Saudi Arabia’s stock has fallen on Capitol Hill since a hit squad close to the regime—likely on direct orders from the very top—murdered Jamal Khashoggi at the Saudi consulate in Istanbul, Turkey. Nevertheless, and despite some unsuccessful attempts to end US involvement in the Saudi- and Emirati-led war in Yemen, Riyadh has managed to escape the ensuing eight months of negative press with no tangible threats to its relations with the United States.
Now, however, Riyadh is being exposed by another spate of unfavorable media reports and it is catching the attention of Congress once again. First, the Trump Administration opted to strip Congress of its oversight role and to proceed with 22 proposed arms sales to Saudi Arabia and the United Arab Emirates. Predictably, this infuriated lawmakers—even those in Donald Trump’s own party—as the president continues to act unilaterally and in spite of Congress. Recent reports illustrated that one of those potential deals could result in Riyadh assuming the function of crafting parts of high-tech US bombs domestically, something that nearly every member of Congress, regardless of party, views as a bad idea. This, paired with another report detailing how the administration approved the transfer of nuclear technology information to Saudi Arabia only weeks after Khashoggi’s murder, illustrates to lawmakers that the administration still has no qualms about arming Riyadh and facilitating its development of potentially very dangerous technological capabilities, despite ample evidence that the kingdom is hardly a stabilizing force in the Middle East.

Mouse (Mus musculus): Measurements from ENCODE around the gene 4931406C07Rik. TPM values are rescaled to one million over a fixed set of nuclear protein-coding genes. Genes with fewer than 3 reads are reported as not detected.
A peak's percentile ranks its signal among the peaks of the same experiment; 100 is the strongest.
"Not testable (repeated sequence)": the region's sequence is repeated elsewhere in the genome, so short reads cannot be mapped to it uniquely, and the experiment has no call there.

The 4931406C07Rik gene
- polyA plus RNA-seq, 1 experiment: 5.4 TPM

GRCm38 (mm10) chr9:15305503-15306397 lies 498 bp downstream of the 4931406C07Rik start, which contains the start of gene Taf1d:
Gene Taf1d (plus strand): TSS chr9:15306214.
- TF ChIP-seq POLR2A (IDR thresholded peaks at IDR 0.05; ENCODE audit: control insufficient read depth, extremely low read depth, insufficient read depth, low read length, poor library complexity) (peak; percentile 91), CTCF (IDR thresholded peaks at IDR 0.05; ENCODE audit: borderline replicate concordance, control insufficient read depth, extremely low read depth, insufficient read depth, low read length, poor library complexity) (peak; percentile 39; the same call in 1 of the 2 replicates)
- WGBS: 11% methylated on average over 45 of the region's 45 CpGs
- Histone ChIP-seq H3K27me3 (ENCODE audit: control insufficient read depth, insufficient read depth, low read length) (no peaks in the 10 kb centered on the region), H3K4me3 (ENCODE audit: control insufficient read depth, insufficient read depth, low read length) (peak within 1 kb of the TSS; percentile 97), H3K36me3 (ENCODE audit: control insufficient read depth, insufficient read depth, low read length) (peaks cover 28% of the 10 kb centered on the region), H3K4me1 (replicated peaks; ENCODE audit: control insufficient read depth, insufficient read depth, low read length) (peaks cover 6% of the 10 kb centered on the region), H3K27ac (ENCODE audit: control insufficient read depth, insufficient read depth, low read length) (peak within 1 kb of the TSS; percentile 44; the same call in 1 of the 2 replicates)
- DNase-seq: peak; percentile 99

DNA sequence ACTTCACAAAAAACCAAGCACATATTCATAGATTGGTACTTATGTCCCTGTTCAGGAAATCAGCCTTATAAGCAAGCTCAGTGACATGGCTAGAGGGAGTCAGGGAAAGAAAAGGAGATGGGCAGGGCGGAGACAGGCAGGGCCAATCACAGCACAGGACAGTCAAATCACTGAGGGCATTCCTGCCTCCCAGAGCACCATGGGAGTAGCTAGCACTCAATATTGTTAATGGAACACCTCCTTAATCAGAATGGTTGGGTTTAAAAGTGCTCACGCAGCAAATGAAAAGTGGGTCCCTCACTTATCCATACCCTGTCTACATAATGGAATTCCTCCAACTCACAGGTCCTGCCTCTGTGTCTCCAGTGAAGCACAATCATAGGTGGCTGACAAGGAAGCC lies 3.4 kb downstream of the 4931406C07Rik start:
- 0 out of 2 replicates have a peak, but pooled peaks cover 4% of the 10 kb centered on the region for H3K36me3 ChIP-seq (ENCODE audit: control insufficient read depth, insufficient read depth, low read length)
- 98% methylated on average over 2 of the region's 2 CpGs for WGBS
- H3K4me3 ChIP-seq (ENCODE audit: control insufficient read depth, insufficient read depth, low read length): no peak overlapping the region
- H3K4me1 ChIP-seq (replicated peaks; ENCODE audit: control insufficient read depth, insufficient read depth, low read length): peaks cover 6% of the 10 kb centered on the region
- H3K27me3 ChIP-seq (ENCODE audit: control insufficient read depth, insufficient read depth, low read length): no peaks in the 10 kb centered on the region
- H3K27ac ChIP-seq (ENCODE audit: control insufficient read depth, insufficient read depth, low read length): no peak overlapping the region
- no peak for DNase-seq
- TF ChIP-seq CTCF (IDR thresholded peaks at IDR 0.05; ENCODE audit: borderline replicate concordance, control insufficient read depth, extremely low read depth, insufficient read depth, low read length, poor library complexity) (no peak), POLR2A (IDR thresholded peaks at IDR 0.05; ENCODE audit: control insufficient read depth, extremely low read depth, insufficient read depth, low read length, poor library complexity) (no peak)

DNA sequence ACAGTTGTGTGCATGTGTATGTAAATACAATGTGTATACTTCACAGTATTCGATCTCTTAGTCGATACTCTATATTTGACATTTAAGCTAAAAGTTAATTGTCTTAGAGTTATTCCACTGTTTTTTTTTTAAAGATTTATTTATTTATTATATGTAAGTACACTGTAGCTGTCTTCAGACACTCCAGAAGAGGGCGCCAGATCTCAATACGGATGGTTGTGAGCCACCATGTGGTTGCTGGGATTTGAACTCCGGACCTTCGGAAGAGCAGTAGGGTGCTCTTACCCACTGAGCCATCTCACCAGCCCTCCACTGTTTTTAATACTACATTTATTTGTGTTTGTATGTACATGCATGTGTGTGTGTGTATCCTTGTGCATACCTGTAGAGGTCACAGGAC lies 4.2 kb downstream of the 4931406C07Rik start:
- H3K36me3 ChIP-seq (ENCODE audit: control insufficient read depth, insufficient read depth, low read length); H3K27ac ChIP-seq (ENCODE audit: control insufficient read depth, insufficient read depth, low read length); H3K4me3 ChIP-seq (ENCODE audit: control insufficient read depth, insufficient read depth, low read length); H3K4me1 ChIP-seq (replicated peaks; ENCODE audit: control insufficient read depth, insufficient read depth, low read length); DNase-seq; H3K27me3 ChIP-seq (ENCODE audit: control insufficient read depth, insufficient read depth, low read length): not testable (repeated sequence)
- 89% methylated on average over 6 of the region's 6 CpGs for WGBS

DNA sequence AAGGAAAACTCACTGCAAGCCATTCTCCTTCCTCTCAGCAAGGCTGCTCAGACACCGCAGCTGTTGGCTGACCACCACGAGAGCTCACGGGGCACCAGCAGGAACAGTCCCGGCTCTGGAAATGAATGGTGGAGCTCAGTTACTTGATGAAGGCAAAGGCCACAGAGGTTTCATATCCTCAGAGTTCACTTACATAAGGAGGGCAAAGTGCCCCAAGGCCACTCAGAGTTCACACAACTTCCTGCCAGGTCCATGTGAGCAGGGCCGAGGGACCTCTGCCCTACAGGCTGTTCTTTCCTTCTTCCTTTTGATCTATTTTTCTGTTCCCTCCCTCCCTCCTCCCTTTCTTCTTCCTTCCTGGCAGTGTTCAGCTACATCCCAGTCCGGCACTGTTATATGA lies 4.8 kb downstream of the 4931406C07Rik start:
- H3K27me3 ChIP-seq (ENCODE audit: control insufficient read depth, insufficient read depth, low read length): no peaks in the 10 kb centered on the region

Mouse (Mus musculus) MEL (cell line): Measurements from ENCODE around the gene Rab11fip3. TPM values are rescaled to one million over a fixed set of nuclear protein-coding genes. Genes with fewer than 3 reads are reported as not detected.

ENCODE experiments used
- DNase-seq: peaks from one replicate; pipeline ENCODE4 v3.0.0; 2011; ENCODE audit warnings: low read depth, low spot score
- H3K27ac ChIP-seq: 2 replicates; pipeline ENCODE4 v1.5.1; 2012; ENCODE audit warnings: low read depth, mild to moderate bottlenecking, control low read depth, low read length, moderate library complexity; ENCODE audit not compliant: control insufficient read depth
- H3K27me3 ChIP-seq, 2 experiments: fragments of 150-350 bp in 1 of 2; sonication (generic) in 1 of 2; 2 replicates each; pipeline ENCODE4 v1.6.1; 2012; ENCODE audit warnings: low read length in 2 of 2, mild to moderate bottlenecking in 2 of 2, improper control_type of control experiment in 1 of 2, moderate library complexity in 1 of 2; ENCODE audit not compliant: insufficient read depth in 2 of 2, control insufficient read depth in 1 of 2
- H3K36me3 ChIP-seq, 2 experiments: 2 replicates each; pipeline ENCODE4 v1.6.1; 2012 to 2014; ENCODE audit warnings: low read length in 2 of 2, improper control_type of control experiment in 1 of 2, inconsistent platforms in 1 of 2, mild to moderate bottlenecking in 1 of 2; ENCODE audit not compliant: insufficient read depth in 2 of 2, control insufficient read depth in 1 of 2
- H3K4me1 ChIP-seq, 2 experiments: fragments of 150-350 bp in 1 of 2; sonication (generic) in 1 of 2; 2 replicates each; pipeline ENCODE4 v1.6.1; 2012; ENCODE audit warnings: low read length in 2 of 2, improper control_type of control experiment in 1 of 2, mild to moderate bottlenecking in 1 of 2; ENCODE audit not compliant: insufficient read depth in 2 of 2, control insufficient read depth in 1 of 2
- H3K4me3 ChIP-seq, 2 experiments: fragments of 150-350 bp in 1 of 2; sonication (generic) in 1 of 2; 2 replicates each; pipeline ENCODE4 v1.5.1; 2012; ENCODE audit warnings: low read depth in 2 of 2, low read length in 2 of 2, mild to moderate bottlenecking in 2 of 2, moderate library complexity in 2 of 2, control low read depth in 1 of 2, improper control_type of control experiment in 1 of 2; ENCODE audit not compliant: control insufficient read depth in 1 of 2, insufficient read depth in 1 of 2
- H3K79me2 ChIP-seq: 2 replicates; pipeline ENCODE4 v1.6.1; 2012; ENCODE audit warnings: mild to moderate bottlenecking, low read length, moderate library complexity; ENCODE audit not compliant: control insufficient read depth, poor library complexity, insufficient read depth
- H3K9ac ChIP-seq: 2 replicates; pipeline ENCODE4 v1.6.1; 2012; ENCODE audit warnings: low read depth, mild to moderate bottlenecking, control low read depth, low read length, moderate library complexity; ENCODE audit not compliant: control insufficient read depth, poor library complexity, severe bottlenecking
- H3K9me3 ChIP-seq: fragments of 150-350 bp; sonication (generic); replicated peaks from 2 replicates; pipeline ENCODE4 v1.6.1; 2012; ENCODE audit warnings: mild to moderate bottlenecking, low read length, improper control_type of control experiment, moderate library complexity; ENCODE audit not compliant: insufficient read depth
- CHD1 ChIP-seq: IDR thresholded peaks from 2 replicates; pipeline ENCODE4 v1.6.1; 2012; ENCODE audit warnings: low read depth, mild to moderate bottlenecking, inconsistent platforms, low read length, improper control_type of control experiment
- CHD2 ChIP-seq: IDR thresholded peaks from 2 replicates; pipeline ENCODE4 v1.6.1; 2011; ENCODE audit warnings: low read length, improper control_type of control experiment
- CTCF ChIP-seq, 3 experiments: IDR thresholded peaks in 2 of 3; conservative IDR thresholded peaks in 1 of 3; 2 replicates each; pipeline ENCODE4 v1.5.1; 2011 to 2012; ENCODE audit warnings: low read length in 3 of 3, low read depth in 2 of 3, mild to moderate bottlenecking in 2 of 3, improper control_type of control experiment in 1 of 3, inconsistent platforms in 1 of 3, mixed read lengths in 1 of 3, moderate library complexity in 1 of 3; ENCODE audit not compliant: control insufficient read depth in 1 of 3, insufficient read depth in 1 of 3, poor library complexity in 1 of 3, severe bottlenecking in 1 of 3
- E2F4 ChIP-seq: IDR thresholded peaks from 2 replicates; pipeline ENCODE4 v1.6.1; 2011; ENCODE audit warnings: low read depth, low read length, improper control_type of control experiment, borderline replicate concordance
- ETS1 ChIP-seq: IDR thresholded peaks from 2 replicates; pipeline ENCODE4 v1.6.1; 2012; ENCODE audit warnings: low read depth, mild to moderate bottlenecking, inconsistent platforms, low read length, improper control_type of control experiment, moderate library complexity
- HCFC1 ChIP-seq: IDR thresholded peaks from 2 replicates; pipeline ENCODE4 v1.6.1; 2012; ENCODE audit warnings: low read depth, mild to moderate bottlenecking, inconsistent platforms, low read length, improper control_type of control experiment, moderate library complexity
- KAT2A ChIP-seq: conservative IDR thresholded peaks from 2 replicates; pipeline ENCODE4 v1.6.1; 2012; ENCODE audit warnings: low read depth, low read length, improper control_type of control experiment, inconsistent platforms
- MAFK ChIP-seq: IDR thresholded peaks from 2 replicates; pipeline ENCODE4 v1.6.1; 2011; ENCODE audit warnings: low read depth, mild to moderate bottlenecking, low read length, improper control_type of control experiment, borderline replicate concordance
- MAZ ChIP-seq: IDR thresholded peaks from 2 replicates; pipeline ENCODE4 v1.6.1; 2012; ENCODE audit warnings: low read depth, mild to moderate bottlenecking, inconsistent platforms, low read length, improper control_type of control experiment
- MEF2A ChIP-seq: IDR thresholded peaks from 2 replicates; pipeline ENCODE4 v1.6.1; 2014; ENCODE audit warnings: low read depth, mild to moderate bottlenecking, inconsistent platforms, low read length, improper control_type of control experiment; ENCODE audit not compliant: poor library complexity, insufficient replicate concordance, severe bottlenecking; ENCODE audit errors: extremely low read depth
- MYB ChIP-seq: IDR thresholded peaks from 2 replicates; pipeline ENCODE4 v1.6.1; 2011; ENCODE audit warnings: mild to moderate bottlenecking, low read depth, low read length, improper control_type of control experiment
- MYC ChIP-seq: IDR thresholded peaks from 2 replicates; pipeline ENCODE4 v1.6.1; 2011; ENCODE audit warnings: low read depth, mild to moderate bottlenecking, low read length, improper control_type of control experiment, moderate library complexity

If that new information did not unnerve lawmakers enough, further reporting reveals that the Trump Administration knew that Saudi Arabia had advanced its ballistic missile program with help from the Chinese. What causes such discomfort for many is that the administration seems to have made no attempts to slow Riyadh’s pursuit of these ballistic missiles.